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My Son, Myself: A Father's Cross Country Journey With a Son He Doesn't Understand

When your child has special needs, the questions faced by all parents are morphed, magnified and writ large.
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Gerry and Zach Bissinger were born three minutes apart in 1983, and those minutes made all the difference. They arrived nearly three months early; while the fact that either survived defies medical odds, Gerry, the oldest, was left with no impairments, while Zach, the youngest, was deprived of oxygen while waiting to exit, and will forever function at the cognitive level of an 8-year-old.

"The three minutes that define my twins, and the three minutes that define me," is how their father, the writer Buzz Bissinger (whom you probably know best as the author of "Friday Night Lights"), described them in an interview. Those three minutes mean "everything is accentuated when Zach does it, all the normal questions and firsts."

They mean that Gerry went to college, and then earned a PhD in education, while Zach attended special schools and has jobs where he bags groceries and organizes office supplies. That Gerry is buying a home and working as a teacher and dating a woman, while Zach will never drive a car, or live on his own, or have a family. And they mean that Buzz is reminded every day of what it means to be a parent.

There are universalities of parenting -- moments of frustration, joy, doubt and acceptance which might differ in the particulars from one family to the next, but the generalities of which come into all our lives. When your child has special needs, then you live morphed and magnified versions of those moments. That is the message I took from Buzz Bissinger's beautiful and unsettling new memoir, "Father's Day: A Journey Into The Heart And Mind Of My Extraordinary Son." It's the tale of his twin boys, and of himself.

Start with the trade-off between allowing a child to be independent and keeping him safe. Bissinger says he "worried" the first time Gerry took the train alone, "like every parent does," but when Zach did the same "I was wracked with anxiety." And yet, he says, Zach wants his independence as desperately as his brother -- perhaps even more so.

The mundane challenge of sibling tension is also more fraught when a child has extra issues. Gerry, for instance, was "embarrassed" by Zach when they were younger, Bissinger says, and "you can't turn to a 6-year-old kid and say you have to be more understanding of your brother."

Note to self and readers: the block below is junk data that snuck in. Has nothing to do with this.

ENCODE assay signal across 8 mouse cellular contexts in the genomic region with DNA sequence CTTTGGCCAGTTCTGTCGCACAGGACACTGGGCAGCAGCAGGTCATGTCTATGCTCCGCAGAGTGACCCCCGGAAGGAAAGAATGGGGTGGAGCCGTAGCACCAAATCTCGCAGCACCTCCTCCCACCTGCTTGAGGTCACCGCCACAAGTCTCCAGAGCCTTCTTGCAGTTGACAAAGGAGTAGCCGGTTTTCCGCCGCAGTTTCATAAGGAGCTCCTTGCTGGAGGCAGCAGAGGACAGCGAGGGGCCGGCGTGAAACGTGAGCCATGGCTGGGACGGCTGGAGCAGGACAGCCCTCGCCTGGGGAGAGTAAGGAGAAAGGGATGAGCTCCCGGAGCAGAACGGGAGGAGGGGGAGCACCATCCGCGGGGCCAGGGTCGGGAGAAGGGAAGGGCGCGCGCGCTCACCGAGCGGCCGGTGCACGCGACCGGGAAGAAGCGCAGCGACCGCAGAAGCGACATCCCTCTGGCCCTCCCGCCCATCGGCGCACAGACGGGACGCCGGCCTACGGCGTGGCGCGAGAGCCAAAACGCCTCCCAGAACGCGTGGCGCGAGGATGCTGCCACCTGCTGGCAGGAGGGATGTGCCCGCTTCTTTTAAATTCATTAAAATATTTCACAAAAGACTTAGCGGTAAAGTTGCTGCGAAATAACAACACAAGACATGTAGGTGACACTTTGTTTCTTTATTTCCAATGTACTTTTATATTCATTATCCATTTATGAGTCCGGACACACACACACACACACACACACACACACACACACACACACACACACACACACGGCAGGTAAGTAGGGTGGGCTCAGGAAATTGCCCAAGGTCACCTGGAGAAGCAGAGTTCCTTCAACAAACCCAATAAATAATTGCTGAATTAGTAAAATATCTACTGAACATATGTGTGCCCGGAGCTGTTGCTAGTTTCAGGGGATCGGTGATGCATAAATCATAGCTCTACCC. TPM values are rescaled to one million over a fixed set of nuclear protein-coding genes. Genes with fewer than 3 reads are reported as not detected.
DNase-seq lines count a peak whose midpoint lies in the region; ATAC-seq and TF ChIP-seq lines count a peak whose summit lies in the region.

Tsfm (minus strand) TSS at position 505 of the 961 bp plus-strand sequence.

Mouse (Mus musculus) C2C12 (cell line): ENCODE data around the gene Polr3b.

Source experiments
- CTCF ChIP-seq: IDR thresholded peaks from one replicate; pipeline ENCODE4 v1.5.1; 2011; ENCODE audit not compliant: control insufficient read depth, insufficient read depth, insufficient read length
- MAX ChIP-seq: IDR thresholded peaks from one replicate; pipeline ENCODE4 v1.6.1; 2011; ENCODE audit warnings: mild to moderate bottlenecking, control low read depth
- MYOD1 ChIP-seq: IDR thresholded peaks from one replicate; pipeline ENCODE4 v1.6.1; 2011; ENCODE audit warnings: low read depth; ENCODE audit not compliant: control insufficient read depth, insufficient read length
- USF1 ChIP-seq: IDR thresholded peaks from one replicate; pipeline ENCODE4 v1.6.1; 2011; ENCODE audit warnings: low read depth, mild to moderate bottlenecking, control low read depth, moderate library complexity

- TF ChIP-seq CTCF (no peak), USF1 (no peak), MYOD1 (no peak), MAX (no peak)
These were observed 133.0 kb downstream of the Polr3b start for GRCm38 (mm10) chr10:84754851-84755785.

Every parent, too, has moments when they realize they don't really know the child they've loved and lived with and nurtured all these years. The difference is that a neurotypical child is editing you out on purpose, in order to highlight where you end and he begins. Zach, in contrast, is a cipher to himself, too. He can't share what he is feeling because he often doesn't know. As described by his father, Zach is a savant who can remember the name and birthdate of everyone he ever met, and can tell you the day and date of every event in his life. But, his father wonders, does he know that his brain is damaged? Or that his future is limited as a result?

The narrative spine of "Father's Day" is the road trip Buzz and Zach took across the country during two weeks in 2007. Buzz hoped to use the time to raise subjects and ask questions he had never discussed with Zach, and in doing so he took on yet another core realization of parenting -- that your child is different both from who you are and who you thought they would grow up to be. "I live internally, I'm a writer," Bissinger says. "I analyze everything I do and I dwell on everything. I live in the abstract and Zach can't do that. He lives in the concrete."

While on the road, Buzz did ask his questions, and Zach answered as best he could. Yes, he knows his brain isn't "right," he said. Yes, he is happy. No, he wouldn't mind moving to a group home with friends someday.

There was no neat tidy ending at the end of the trip. Buzz comes away with a better understanding of Zach, but "we are both still the same people," he says. "I am still goal-oriented and driven by success. I always will be. Does it still hurt that he won't move on from where he is? Yes. I think he'll be doing the same things for as long as he lives. I think he's always going to be stocking supplies at the Philadelphia Daily News. But I have a better understanding that he is going to be what he is."